Lorry road block

Lorry road block

The smile should soon fade, though. The road is full of bogged down and stuck trucks. Large lorries too heavy to make it through the mud. I stop counting as we pass stuck truck number 32. We are only a few hours into the drive. It is here, stuck on the road, that all those provisions (including the beers for the bar in Harper) have stranded. Most of the drivers stay to guard their loads. Sleeping for weeks or months in their vehicles, surviving on rice bought or donated to them in the nearest village. At a point, more than ten trucks are completely blocking the road. We have no choice to turn around and try out luck on the smaller roads, zig-zagging through the rainforest. This backtracking means that we waste three hours of the night.

The Route

The Route

At 8 am we finally reach the first town en-route, Tapeta. We’ve been driving for 12 hours and have only made it 101 km out of Ganta (459 km to go). We make a short stop to get gas and breakfast before pushing on. However, we wouldn’t get far. A few kilometres outside Tapeta another truck is stuck in the mud, blocking the road. Luckily for us, this truck isn’t left to its own devices. The driver has already gone back into town to get an excavator – or “big yellow machine” as it’s called in Liberian English – that can pull it out, so we can pass.

It turns out to be a four-hour wait. Most of my fellow passengers decided to walk to the village up the road and wait there. I, instead, use the wait to catch some shut-eye, finally being able to rest as the car has come to a standstill and there’s now sufficient space to lie down.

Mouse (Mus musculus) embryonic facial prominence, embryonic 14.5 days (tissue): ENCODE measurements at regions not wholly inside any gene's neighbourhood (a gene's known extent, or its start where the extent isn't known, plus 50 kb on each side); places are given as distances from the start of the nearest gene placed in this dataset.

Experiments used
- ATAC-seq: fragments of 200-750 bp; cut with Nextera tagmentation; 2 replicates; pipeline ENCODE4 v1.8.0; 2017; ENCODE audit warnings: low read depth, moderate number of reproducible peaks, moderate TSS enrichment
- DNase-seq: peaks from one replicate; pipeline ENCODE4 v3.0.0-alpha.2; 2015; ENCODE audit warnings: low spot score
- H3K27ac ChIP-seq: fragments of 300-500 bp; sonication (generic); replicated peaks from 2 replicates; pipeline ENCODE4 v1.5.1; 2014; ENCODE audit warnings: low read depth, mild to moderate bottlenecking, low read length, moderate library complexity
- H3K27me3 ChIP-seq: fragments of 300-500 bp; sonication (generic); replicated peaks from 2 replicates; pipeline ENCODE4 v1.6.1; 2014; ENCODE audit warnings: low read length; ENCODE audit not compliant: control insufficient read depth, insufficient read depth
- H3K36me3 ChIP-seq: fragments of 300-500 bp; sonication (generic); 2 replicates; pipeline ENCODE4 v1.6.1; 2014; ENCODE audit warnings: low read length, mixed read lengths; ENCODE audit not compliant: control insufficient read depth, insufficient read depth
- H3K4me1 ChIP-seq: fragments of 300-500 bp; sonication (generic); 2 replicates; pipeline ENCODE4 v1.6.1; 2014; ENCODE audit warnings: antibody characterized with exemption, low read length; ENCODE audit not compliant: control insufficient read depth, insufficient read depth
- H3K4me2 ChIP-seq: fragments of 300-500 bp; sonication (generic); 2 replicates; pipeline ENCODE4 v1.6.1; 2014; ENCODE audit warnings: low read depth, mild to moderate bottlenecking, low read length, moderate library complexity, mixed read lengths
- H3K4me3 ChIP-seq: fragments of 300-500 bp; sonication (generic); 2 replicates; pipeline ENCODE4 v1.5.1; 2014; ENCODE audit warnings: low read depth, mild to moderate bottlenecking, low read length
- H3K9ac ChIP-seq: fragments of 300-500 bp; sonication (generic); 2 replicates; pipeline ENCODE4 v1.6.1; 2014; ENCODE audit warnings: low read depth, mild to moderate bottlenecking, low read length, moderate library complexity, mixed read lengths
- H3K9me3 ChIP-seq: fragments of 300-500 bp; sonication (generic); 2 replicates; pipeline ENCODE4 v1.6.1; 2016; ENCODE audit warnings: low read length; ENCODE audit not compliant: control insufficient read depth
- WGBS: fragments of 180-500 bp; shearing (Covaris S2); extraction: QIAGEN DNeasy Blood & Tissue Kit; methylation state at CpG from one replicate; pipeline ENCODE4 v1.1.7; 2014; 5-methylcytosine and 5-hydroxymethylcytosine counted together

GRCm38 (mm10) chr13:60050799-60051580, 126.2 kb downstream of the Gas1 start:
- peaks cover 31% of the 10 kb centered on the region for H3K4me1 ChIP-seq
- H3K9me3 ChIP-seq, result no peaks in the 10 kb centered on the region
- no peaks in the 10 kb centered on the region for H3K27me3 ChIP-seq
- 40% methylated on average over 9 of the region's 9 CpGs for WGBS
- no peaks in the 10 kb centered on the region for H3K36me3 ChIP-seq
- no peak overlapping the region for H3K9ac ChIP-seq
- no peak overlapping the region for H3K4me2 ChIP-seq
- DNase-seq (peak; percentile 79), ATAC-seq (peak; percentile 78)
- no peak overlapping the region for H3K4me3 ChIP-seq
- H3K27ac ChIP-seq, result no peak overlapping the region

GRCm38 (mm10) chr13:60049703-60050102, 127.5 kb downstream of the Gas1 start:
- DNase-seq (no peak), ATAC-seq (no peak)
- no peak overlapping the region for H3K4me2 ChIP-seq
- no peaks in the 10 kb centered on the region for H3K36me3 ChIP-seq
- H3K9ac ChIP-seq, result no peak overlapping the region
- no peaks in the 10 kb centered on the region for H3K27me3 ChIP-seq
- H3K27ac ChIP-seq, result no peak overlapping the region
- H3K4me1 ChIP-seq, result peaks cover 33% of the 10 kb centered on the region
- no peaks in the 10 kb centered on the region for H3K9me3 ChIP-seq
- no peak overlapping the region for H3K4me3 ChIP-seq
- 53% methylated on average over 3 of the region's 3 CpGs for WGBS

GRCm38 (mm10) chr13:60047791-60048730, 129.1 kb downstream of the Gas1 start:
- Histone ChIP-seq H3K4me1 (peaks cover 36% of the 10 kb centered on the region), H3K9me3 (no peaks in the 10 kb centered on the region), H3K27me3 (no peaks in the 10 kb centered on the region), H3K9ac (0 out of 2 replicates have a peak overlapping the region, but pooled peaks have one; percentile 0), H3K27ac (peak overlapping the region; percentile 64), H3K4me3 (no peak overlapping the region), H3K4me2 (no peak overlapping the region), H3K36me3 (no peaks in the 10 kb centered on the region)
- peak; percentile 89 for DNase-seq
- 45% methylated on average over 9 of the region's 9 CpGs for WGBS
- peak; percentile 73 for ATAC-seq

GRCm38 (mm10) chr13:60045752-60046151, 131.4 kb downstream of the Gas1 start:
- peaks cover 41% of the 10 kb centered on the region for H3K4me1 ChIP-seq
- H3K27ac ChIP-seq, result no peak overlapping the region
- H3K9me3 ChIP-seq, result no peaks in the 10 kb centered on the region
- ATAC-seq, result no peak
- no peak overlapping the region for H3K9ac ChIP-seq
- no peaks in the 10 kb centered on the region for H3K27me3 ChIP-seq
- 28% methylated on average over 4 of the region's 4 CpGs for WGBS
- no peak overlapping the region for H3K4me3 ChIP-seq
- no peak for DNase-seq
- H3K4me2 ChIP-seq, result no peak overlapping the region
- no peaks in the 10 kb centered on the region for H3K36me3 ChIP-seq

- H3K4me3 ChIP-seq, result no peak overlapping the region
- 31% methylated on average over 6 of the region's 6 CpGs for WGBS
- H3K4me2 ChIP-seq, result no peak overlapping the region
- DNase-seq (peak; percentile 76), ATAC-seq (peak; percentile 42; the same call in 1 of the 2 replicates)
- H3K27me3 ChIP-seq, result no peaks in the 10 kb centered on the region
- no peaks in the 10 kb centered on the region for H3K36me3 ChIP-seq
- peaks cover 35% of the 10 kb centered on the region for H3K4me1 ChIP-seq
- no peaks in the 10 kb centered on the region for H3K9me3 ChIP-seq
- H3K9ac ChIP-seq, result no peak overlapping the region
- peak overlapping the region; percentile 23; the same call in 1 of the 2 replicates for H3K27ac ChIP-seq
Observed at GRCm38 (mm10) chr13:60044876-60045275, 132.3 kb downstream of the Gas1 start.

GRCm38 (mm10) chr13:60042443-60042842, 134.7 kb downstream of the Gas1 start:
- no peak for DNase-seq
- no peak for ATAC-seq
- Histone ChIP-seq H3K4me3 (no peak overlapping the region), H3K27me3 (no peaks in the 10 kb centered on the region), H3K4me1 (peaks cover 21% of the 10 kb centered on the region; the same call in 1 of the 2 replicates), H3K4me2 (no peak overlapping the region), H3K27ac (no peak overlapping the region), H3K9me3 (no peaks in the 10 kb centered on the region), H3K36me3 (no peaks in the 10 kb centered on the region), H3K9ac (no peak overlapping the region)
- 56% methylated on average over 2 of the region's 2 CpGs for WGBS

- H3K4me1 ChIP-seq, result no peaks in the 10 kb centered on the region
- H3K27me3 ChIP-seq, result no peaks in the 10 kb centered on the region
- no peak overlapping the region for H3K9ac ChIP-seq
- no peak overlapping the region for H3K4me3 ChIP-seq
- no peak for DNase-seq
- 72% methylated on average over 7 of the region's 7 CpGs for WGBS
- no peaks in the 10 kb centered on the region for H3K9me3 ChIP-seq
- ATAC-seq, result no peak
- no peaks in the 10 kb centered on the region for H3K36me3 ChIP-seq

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Posted by askgudmundsen 03:29 Archived in Liberia Tagged travel transport road bush travelling liberia west_africa harper adventure_travel monrovia rainy_season tapeta Comments (0)

Maps Lie!

Monrovia-Harper Round Trip part I

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Its-about-..tfo4ufpz8n4.jpg

Lynn H. Hough, an American theologian, once said, “Life is a journey, not a destination.” Today, travellers and pseudo-philosophers alike ignore the religious implication (where Heaven is the destination) and distort the quote to something like this: “It’s not about the destination, it’s about the journey.” Forgetting all the symbolism and metaphors for a moment that is, essentially, what long term travel is – one long journey. A string of destinations where we linger before moving on to the next. Eventually, to travel back home. Me, I have most often enjoyed the act of moving between destinations more than the destinations themselves. The expectations of arriving somewhere new and the feeling of going somewhere – anywhere – fits well with my restlessness.

Stuck

Stuck

On any journey, distances are of particular importance. And anyone travelling developing countries should be aware of one fundamental rule of thumb when it comes to distances: Maps lie! Maps suggest that 10 km in Liberia is the same as 10 km in, say, Germany. But it would be wrong to measure distances in the function of space when travelling in Africa. What matters is distance as a function of time. Ten hours of driving in Europe is enough to travel the 1,000 km from Berlin to Paris. Ten hours of driving in Liberia, or the Congo, might cover a tenth of that distance. If you’re lucky.